The life of poverty by Linda Tirado

Brooklyn                                                                                               (c) Peripatetic Media

Not only does Ms. Tirado manage to describe both the extensive hardship and difficulty of being poor, but she also is capable of pointing out how these people are able to live, even if it means enjoying bad habits (such as smoking) or sacrificing long-term benefits for a moment of joy.

Such a balanced account is rare. It is in complete contrast to ideological pieces such as those we discussed earlier this year on public housing in New York. She has no agenda. Simply describes the life, and even manages to convey the mind of such a person through her language and the structure of her account, in part by jumping chaotically from point to point.

It is exceptional.

Excerpt from "Poor people don't plan long term. We'll jsut get our hearts broken" by Linda Tirado:

I make a lot of poor financial decisions. None of them matter, in the long term. I will never not be poor, so what does it matter if I don’t pay a thing and a half this week instead of just one thing? It’s not like the sacrifice will result in improved circumstances; the thing holding me back isn’t that I blow five bucks at Wendy’s. It’s that now that I have proven that I am a Poor Person that is all that I am or ever will be. It is not worth it to me to live a bleak life devoid of small pleasures so that one day I can make a single large purchase. I will never have large pleasures to hold on to.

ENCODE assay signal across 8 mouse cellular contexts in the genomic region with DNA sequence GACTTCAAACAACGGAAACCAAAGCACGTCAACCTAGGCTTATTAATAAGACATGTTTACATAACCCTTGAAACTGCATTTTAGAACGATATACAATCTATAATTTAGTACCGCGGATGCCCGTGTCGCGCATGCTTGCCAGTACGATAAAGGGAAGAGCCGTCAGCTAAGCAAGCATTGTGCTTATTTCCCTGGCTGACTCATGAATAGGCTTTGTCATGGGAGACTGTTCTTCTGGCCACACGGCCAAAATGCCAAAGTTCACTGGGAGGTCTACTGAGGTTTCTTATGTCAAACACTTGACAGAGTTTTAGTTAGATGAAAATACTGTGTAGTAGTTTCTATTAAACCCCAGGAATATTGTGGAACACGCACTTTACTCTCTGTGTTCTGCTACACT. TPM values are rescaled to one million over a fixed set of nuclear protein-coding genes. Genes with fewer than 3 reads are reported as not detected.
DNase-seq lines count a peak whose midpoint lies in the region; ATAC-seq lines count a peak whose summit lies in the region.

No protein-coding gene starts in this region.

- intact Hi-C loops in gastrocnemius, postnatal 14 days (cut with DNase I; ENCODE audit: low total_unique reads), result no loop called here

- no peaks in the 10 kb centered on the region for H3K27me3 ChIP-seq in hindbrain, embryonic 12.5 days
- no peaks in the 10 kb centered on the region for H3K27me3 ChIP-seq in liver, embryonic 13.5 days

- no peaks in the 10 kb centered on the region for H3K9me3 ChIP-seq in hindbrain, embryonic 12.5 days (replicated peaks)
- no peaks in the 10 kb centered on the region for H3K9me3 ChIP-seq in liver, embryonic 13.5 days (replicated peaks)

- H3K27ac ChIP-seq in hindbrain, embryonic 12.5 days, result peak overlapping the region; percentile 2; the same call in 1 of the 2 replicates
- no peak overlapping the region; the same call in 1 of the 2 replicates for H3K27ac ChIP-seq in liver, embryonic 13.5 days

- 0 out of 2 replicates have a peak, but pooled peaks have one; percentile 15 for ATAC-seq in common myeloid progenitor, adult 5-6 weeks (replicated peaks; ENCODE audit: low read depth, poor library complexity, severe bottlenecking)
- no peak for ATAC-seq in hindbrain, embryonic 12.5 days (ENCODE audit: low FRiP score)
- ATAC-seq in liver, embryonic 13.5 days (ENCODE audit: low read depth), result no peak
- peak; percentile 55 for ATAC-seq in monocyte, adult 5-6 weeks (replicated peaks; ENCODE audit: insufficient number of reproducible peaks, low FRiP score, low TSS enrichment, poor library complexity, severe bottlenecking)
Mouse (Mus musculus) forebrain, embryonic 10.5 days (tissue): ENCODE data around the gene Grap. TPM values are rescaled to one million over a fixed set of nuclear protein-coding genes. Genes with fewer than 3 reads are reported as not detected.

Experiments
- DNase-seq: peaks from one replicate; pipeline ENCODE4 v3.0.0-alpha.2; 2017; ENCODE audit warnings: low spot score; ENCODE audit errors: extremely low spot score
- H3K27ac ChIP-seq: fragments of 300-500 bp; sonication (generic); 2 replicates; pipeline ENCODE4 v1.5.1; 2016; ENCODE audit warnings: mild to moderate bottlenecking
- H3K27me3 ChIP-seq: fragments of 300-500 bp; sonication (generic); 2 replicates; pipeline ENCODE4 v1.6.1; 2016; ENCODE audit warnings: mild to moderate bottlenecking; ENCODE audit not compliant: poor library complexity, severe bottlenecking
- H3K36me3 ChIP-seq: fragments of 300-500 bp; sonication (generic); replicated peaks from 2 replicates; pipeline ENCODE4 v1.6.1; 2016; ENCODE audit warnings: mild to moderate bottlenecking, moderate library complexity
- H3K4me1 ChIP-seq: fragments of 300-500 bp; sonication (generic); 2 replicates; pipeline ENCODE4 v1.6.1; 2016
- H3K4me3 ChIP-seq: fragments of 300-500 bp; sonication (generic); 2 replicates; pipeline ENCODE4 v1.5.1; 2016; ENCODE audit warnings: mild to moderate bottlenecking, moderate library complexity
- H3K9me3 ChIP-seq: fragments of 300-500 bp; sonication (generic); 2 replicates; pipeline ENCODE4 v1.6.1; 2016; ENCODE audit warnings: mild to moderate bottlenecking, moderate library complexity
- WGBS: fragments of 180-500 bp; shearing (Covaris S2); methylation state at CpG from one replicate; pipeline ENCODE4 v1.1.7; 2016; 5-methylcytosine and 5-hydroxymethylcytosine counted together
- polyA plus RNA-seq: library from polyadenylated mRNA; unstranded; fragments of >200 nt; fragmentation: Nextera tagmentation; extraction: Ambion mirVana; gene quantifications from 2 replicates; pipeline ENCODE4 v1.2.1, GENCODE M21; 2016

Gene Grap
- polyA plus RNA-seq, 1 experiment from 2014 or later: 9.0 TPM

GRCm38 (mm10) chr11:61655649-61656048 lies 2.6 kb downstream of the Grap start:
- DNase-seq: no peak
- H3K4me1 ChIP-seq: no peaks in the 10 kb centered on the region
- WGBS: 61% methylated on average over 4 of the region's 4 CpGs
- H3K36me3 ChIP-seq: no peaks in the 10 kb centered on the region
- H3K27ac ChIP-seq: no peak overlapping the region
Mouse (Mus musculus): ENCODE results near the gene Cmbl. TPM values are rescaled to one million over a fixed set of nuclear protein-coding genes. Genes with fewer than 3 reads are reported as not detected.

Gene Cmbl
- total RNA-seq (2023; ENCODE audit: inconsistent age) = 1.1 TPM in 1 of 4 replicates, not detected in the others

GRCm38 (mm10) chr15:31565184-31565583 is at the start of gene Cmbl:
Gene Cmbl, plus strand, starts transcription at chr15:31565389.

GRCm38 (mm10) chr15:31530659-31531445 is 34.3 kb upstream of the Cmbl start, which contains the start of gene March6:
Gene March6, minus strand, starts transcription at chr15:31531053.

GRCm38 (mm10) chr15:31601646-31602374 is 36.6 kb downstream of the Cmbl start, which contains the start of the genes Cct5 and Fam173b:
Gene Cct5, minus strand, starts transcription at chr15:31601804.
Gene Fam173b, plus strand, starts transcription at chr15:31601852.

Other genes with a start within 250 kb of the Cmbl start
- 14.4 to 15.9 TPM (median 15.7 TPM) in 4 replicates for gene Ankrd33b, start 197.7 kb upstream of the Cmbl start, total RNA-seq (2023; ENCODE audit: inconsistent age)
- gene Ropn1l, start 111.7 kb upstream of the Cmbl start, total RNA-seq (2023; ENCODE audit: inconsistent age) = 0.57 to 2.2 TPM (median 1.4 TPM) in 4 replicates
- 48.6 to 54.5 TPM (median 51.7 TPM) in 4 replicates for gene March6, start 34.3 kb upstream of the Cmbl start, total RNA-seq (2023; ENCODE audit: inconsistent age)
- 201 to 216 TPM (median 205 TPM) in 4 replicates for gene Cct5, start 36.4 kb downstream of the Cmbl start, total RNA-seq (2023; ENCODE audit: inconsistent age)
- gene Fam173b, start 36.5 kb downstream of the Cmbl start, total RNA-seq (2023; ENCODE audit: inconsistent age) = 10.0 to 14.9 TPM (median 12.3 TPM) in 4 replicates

There’s a certain pull to live what bits of life you can while there’s money in your pocket, because no matter how responsible you are you will be broke in three days anyway. When you never have enough money it ceases to have meaning. I imagine having a lot of it is the same thing.
Poverty is bleak and cuts off your long-term brain. It’s why you see people with four different babydaddies instead of one. You grab a bit of connection wherever you can to survive. You have no idea how strong the pull to feel worthwhile is. It’s more basic than food. You go to these people who make you feel lovely for an hour that one time, and that’s all you get. You’re probably not compatible with them for anything long term, but right this minute they can make you feel powerful and valuable. It does not matter what will happen in a month. Whatever happens in a month is probably going to be just about as indifferent as whatever happened today or last week. None of it matters. We don’t plan long term because if we do we’ll just get our hearts broken. It’s best not to hope. You just take what you can get as you spot it.

Henry Whittlesey
September 21
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